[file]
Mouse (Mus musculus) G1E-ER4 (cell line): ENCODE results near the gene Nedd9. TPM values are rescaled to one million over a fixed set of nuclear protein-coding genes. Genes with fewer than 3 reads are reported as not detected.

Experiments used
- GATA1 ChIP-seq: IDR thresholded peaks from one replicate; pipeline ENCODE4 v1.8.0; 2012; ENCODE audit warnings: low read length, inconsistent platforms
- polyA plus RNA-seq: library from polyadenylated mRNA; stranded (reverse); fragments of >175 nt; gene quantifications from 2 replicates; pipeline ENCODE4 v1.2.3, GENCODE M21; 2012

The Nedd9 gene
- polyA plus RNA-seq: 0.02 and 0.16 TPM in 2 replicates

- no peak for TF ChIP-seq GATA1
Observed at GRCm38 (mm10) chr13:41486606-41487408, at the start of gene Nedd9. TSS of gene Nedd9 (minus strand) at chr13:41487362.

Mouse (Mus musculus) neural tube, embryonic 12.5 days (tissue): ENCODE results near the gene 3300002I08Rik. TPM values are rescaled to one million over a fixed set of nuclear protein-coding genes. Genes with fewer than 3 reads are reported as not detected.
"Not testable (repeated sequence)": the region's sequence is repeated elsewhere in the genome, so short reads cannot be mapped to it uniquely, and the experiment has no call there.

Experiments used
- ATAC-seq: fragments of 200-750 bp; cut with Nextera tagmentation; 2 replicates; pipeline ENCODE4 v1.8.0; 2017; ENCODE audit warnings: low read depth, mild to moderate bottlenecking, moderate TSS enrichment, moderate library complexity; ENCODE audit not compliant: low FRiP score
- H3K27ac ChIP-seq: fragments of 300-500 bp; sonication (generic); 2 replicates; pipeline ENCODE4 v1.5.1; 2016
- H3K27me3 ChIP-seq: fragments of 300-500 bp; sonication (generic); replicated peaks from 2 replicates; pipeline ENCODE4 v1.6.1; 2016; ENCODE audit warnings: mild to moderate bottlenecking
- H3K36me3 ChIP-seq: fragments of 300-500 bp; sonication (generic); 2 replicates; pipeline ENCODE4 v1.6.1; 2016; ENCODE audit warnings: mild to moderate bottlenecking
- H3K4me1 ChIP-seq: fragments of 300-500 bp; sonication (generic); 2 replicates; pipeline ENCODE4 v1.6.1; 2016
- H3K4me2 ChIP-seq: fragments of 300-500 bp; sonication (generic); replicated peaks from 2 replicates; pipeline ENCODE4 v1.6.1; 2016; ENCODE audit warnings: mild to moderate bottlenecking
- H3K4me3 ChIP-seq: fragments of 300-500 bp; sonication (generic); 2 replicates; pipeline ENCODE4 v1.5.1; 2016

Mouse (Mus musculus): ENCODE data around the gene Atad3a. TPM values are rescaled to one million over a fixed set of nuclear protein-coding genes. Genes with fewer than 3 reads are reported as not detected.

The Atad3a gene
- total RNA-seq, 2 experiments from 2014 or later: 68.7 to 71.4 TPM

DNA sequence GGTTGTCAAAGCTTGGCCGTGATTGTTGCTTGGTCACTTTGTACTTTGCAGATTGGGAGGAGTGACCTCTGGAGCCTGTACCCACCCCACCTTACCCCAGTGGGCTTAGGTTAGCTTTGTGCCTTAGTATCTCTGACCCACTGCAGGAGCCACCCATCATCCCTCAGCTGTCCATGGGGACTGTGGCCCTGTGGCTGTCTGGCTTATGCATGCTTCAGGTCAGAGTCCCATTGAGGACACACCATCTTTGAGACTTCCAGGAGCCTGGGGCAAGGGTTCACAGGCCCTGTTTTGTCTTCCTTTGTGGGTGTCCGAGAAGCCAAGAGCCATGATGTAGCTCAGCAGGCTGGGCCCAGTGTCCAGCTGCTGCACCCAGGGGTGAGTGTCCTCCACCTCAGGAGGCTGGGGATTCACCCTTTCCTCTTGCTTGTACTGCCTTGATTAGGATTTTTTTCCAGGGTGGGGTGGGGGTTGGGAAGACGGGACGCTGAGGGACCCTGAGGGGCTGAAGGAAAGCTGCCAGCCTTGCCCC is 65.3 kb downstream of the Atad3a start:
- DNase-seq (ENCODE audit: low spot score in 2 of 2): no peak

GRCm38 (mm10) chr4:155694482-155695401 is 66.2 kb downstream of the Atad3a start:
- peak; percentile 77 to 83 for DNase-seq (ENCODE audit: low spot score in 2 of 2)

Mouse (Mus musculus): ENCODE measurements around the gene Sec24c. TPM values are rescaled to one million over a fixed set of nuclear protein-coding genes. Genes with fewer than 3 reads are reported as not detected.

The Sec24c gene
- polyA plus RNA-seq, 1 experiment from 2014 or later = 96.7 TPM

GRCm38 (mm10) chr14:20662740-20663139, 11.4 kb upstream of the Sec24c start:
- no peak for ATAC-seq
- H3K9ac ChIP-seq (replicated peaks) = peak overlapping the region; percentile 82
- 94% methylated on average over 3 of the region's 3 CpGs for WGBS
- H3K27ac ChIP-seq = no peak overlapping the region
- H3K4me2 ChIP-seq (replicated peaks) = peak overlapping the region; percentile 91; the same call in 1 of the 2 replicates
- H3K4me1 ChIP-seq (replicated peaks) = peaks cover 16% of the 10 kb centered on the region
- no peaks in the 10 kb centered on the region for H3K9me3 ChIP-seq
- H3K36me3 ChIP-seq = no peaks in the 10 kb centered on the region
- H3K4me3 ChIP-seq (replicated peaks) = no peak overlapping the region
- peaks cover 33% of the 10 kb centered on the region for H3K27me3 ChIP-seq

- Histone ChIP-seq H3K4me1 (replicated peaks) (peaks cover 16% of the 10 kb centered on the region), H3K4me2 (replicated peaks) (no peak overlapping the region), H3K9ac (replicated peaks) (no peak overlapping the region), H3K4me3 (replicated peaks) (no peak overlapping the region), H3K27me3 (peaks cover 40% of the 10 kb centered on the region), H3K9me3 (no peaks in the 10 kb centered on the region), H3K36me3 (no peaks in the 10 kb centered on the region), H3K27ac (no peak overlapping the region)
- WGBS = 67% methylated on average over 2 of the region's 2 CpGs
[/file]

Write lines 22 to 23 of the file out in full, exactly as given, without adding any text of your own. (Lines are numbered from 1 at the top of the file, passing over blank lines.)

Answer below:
DNA sequence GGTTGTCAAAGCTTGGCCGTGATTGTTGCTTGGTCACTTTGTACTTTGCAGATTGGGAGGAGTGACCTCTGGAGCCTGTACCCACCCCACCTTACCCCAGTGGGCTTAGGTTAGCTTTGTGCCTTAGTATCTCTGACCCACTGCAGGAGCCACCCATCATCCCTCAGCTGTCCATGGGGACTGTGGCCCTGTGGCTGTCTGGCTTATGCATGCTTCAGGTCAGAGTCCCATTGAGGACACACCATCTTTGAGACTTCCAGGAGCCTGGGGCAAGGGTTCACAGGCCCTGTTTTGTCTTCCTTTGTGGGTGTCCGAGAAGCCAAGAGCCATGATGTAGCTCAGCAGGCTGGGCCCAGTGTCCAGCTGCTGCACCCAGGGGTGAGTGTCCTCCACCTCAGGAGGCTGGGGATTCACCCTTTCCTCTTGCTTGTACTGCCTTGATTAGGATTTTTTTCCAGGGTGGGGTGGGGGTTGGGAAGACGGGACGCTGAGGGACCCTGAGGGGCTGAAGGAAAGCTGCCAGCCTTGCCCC is 65.3 kb downstream of the Atad3a start:
- DNase-seq (ENCODE audit: low spot score in 2 of 2): no peak